List of Products Accorded GI Tags

  • 08 Feb 2024

Recently, different products across the Indian states, ranging from handicrafts, art and agriculture have been accorded the Geographical Indication (GI) tag.


Kapdaganda Shawl

  • Woven and embroidered by the women of the Dongaria Kondh tribe, a particularly vulnerable tribal group (PVTG) in the Niyamgiri hills in Odisha’s Rayagada and Kalahandi districts, the shawl reflects the rich tribal heritage of the Dongaria Kondhs.
  • Embroidered mostly by the unmarried Kondh women, the shawls symbolize “their heritage and ethnic identity”.
  • The shawl is embroidered mostly with the threads of three beautiful colours such as red, green and yellow.
  • The cloth for Kapdaganda is off white colour and made up in handloom by Domb, a scheduled caste community engaged in handloom weaving.

Lanjia Saura Painting

  • Lanjia Saura painting is a style of wall mural painting. Those paintings also called ekons or popularly, the idital that has a lot of religious and spiritual importance for the tribe.
  • The painting, one of the oldest tribal art forms, is also known as Idital. The artworks are famous for their beauty, aesthetics, ritualistic association and iconography.
  • The art form belongs to the Lanjia Saura community, a PVTG largely residing in the Rayagada district.

Koraput Kala Jeera Rice

  • The black-coloured rice variety, also known as the ‘Prince of Rice’, is famous for its aroma, taste, texture and nutritional value.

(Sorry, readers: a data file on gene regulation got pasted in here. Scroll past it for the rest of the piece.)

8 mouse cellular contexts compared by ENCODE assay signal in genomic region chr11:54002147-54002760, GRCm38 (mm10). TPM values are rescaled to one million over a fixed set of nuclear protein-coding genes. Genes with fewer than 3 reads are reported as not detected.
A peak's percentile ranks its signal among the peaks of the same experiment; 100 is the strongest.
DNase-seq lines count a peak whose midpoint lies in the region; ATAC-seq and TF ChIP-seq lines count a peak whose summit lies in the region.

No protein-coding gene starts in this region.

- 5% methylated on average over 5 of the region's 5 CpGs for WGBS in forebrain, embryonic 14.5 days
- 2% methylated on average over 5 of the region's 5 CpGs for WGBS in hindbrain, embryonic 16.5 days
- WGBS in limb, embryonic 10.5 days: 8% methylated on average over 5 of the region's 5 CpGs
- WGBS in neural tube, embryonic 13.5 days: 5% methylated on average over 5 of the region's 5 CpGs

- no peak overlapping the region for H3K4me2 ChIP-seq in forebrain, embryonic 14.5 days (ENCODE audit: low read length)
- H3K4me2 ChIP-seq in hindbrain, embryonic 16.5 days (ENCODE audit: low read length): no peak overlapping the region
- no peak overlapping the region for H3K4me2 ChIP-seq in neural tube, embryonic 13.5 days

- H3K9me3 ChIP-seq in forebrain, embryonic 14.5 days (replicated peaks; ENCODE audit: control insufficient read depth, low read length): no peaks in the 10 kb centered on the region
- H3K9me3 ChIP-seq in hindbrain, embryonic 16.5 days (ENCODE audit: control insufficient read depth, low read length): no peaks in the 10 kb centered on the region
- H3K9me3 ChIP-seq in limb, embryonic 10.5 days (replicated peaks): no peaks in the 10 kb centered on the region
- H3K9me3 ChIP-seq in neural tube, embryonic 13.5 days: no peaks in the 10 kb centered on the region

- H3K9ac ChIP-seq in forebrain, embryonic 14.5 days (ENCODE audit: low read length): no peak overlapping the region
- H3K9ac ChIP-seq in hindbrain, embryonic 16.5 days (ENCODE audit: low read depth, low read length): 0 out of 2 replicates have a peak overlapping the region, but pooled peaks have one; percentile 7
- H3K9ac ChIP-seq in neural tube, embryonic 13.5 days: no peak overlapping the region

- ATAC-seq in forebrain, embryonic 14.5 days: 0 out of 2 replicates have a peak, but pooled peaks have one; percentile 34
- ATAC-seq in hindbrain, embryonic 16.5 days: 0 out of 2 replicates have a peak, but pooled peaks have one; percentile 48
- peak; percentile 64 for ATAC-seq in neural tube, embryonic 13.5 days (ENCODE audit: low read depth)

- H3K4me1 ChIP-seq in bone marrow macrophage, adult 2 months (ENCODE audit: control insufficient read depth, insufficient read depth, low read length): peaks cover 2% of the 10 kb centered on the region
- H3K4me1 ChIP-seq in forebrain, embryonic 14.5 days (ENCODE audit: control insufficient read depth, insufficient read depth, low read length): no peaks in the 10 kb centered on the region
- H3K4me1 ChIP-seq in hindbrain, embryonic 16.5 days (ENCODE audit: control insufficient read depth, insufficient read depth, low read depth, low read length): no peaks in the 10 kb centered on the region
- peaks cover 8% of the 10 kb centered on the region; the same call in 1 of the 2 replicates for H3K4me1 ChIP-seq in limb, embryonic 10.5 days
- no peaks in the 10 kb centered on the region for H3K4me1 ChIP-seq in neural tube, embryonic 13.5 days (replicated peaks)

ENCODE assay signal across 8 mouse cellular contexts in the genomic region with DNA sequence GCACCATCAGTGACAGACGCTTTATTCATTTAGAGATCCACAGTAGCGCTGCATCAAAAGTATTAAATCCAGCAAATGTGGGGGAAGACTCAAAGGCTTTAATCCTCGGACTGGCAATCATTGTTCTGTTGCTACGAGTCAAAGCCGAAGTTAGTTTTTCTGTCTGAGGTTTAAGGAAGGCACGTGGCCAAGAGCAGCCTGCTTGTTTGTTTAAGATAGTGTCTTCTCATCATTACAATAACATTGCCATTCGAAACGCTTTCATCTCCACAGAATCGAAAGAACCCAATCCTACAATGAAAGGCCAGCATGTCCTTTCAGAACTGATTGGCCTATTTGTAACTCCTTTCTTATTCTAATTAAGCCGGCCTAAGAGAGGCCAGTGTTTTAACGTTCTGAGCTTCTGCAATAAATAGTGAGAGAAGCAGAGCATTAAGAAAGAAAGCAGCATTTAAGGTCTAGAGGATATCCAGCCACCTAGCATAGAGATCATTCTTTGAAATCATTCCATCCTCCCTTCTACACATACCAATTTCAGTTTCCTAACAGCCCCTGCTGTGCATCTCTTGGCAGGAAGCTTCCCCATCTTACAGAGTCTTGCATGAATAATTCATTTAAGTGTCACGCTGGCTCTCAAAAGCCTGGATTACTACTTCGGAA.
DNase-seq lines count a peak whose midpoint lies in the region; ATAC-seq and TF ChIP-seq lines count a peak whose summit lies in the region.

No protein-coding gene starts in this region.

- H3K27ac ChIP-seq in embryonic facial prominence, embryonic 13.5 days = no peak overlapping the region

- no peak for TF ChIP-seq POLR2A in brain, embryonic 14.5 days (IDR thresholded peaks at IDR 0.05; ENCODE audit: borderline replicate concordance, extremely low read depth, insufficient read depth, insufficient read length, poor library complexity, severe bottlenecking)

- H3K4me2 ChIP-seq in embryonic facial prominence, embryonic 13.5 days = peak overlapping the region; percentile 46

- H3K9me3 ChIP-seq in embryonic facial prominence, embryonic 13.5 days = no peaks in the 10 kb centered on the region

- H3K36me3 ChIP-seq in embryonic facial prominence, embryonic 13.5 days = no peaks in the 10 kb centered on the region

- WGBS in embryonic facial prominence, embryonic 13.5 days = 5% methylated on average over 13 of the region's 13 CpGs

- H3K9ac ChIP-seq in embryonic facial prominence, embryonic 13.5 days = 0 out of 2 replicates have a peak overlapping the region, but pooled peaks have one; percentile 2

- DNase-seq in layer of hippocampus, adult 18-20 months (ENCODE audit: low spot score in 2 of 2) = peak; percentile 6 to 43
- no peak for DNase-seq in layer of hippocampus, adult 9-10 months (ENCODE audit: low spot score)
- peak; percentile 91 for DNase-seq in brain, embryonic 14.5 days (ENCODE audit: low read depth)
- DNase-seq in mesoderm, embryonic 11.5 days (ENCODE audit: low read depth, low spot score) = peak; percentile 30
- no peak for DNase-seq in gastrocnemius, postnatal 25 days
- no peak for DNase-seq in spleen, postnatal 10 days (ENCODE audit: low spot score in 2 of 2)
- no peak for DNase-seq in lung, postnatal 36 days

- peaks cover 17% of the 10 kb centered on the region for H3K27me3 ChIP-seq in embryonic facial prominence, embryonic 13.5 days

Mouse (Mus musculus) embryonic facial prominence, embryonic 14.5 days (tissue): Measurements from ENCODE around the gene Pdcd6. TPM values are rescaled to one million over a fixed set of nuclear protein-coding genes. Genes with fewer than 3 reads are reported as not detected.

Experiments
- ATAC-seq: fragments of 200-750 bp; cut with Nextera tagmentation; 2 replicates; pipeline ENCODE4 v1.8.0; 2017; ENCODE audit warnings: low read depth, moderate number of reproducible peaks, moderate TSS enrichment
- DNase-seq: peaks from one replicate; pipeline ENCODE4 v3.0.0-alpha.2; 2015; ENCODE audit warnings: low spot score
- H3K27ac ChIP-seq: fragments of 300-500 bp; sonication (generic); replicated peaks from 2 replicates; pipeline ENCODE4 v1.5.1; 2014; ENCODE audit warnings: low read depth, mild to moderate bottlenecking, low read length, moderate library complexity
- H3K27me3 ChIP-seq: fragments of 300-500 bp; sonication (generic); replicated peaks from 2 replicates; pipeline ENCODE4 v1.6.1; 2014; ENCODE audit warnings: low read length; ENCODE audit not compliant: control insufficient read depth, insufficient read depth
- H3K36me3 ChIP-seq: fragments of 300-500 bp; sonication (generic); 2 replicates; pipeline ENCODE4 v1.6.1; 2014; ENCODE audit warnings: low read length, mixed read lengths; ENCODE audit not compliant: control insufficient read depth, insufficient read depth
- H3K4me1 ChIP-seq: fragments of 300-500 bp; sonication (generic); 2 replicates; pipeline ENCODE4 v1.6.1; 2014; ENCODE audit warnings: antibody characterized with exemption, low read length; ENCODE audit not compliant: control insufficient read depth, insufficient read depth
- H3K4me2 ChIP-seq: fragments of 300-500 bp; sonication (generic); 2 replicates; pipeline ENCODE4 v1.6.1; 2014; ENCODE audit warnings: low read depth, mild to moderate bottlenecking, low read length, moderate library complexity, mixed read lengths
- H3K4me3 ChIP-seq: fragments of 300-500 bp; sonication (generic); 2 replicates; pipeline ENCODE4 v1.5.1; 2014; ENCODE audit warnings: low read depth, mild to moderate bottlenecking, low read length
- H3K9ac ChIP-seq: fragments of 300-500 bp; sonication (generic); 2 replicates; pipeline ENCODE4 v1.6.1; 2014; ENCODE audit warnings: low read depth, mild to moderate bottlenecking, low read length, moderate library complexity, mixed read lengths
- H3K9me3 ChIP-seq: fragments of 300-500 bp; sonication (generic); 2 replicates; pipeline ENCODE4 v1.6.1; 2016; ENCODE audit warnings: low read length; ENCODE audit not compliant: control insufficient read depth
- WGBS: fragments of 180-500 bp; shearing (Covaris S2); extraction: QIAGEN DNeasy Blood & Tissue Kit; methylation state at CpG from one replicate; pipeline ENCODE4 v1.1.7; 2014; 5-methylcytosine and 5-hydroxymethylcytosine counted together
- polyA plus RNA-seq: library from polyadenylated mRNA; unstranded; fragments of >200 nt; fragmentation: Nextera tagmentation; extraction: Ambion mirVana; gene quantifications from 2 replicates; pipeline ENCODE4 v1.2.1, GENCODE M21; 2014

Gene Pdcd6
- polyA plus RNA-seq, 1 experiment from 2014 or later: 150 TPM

• Tribal farmers of the Koraput region have preserved the rice variety for around 1,000 years.

Similipal Kai Chutney

  • The chutney made with red weaver ants is a traditional delicacy of the tribals in Odisha’s Mayurbhanj district.
  • These ants are found in the forests of Mayurbhanj, including in the Similipal forests.

Nayagarh Kanteimundi Brinjal

  • This Brinjal is known for its prickly thorns on the stems and the whole plant. The plants are resistant to major insects and can be grown with minimal pesticide.

Odisha Khajuri Guda

  • It is a natural sweetener extracted from date palm trees and has its origin in the Gajapati district.
  • Traditionally, the jaggery is prepared in a trapezoidal form called ‘Patali Gur’ and is organic by nature. It is dark brown and has a unique taste.

Dhenkanal Magji

  • It is a type of sweet made from cheese from buffalo milk, with distinct characteristics in terms of appearance, taste, flavour, shape, and size.
  • Mandar-Sadangi area of Gondia block is believed to be the centre of origin of the sweet stuff, which has now been spread to the entire district.

West Bengal

Sunderbans Honey

  • The coveted GI tag has been granted to Sunderbans honey, locally known as ‘Mouban,’ collected by the ‘Mouli’ community.